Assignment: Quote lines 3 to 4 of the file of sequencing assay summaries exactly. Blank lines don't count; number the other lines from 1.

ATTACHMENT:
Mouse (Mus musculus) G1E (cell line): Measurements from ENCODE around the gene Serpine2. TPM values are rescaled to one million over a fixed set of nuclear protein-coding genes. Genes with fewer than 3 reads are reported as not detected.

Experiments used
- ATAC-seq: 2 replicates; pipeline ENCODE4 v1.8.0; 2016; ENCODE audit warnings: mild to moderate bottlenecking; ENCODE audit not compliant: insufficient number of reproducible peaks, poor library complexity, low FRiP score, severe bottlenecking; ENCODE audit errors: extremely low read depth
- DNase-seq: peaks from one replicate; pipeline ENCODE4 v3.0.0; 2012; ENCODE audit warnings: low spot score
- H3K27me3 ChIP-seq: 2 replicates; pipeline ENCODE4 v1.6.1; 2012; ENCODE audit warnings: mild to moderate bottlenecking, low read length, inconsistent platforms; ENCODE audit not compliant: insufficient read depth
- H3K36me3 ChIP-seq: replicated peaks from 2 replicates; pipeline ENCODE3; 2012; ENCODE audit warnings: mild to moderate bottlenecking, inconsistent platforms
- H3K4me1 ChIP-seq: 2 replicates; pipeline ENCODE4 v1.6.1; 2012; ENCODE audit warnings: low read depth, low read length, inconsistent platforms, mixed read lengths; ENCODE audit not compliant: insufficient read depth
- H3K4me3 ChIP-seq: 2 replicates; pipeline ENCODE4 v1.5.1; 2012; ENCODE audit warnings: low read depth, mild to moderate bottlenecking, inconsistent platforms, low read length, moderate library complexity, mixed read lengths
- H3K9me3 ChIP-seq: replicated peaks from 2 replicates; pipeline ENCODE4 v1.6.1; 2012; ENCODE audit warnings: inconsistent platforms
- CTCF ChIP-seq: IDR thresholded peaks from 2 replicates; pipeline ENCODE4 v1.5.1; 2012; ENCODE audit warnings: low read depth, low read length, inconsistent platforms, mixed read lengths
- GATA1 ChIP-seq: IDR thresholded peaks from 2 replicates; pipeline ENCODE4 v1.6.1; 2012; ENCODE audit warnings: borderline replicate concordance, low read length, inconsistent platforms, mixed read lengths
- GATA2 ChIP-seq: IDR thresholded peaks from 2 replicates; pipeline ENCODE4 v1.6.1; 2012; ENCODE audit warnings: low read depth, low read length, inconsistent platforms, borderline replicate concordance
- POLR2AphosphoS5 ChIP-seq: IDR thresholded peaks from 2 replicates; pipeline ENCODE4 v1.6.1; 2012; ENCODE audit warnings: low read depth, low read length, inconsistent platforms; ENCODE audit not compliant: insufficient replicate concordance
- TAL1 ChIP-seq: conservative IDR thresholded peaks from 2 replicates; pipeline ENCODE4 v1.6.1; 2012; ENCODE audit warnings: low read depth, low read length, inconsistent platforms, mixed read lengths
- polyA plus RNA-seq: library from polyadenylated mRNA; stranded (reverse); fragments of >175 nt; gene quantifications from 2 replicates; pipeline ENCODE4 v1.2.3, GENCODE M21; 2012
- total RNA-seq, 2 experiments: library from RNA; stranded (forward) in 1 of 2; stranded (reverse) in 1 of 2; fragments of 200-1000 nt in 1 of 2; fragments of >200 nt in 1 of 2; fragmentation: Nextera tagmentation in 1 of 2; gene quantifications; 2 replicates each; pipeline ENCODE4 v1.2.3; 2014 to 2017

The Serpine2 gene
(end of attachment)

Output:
- ATAC-seq: 2 replicates; pipeline ENCODE4 v1.8.0; 2016; ENCODE audit warnings: mild to moderate bottlenecking; ENCODE audit not compliant: insufficient number of reproducible peaks, poor library complexity, low FRiP score, severe bottlenecking; ENCODE audit errors: extremely low read depth
- DNase-seq: peaks from one replicate; pipeline ENCODE4 v3.0.0; 2012; ENCODE audit warnings: low spot score